May 11, 2009--The Committee to Protect Journalists welcomed the release
today of freelance journalist Roxana Saberi, and called on the Iranian
government to safeguard the rights of several other journalists currently
Saberi, who was initially sentenced
to an eight-year prison term for espionage on April 18, was released from Tehran's Evin Prison today
after an appeals court reduced her punishment to a two-year suspended sentence.
Although exact details about the charges against Saberi remain unknown, the BBC
reported that the initial charge of "passing secret information" had been
reduced to "having access to classified information," allowing for the commuted
sentence. Saberi was also banned from reporting from Iran for five years.
Saberi's father and lawyer both confirmed that she had left
the prison with her family earlier today and was headed to an unknown location
in Tehran, according
to international news reports. Her father told the press that she would be
leaving the country in the coming days.
"We are pleased that Roxana Saberi has been released from
prison and hope that other imprisoned journalists in Iran are also given the
opportunity defend themselves and receive due process under the law," said CPJ Executive
Director Joel Simon.
Saberi, 32, an Iranian-American freelance reporter, was
in January, although she was not charged with a crime. She told her father that
she was held for buying a bottle of wine. A spokesman for Iran's Foreign
Ministry said later that Saberi was being detained for reporting without proper
accreditation. In early April, Iranian authorities finally charged
Saberi with espionage, but did not release any additional information or
evidence about the charges Saberi was facing.
Throughout Saberi's ordeal, CPJ mounted a vigorous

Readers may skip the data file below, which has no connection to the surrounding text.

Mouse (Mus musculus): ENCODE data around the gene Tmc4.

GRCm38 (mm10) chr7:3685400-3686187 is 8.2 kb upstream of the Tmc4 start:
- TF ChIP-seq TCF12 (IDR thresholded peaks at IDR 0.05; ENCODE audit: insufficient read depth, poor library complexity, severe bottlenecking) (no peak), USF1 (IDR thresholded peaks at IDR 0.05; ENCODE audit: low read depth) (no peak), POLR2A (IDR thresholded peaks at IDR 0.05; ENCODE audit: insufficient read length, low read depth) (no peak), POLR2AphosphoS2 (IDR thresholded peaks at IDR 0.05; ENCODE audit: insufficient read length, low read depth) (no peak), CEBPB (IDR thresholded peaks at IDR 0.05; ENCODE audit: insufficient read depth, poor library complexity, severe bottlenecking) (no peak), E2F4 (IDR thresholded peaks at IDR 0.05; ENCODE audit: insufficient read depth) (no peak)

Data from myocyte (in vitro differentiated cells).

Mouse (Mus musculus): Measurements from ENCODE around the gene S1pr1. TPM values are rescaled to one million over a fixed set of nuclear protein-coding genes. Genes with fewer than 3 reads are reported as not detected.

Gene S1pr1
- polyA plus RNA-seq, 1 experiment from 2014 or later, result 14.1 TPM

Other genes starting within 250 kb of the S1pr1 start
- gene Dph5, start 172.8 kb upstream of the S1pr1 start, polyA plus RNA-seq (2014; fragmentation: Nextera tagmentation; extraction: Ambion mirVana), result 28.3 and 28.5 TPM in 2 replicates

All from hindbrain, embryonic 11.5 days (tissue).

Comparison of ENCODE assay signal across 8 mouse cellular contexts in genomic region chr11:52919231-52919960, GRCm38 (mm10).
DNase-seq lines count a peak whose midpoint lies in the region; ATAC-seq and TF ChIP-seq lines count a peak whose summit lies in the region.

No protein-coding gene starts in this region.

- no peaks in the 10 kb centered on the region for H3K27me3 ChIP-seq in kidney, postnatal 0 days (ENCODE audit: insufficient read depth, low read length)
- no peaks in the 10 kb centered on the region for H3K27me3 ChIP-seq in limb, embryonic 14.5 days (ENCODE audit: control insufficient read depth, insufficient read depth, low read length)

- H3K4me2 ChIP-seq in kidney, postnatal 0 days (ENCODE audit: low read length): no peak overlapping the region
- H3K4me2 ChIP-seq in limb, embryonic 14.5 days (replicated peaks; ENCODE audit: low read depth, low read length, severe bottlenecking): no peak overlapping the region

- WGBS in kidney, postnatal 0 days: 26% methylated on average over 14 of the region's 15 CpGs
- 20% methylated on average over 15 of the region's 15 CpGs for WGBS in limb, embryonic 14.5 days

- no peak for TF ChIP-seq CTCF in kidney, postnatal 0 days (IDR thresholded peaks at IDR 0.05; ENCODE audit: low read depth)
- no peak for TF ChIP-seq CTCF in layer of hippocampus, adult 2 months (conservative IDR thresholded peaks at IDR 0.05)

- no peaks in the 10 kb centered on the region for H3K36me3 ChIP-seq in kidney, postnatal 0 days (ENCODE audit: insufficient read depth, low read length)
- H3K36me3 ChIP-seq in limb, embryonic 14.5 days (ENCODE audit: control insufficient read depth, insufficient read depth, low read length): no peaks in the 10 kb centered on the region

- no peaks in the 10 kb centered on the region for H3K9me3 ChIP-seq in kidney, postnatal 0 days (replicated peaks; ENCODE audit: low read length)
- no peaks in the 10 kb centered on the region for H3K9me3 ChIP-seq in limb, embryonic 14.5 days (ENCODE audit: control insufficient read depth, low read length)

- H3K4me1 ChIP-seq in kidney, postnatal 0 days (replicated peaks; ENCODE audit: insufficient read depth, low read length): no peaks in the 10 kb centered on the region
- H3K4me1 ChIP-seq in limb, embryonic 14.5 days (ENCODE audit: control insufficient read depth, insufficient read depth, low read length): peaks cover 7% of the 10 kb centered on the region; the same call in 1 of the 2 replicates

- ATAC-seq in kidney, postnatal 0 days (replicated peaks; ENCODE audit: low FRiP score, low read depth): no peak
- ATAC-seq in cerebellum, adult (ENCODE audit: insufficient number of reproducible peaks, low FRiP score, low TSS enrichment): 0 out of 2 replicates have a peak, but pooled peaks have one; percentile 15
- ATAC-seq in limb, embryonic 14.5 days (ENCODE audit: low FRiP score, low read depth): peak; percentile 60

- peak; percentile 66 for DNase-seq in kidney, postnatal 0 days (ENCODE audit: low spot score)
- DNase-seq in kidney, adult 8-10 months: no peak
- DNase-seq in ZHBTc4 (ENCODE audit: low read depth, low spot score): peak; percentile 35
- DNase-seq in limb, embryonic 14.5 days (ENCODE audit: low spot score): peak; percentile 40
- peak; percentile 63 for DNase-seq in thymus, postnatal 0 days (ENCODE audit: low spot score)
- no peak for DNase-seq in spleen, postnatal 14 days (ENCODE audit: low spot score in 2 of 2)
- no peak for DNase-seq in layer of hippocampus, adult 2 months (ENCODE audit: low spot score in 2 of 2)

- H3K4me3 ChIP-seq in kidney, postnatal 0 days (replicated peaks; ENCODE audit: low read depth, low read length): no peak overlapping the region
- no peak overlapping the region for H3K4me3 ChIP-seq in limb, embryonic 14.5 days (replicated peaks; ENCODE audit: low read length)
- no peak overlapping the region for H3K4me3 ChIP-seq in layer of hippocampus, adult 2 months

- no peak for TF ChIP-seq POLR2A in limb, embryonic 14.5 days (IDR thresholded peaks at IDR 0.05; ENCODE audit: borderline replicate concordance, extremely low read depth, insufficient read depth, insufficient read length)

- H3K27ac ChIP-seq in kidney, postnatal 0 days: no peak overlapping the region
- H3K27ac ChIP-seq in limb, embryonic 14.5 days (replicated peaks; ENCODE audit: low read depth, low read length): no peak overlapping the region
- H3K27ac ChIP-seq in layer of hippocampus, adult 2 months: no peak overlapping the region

international campaign calling on Tehran to free the
imprisoned journalist. CPJ released a background
paper detailing the legal particularities of the case, circulated a petition
calling for Saberi's release that garnered more than 10,000 signatures, and
along with 34 other international press freedom groups called
on Iran's judiciary to release her.
"Press freedom must be protected at all times, but
additional vigilance is necessary as journalists cover the impending
presidential elections scheduled for June," said CPJ
Middle East and North Africa Program Coordinator Mohamed Abdel Dayem. "The Iranian
government must ensure that journalists are allowed to operate freely as they
report on the upcoming elections."
At least five other journalists were imprisoned in Iran when CPJ conducted its annual
census on December 1, 2008. Since that time, CPJ has documented the cases of two
additional journalists: One, Hossein Derakhshan, an Iranian-Canadian blogger,
remains in detention
and another, Omidreza Mirsayafi, died
in prison in March under suspicious circumstances.
EDITOR'S NOTE: The first paragraph has been changed to clarify
that several journalists are currently behind bars in Iran.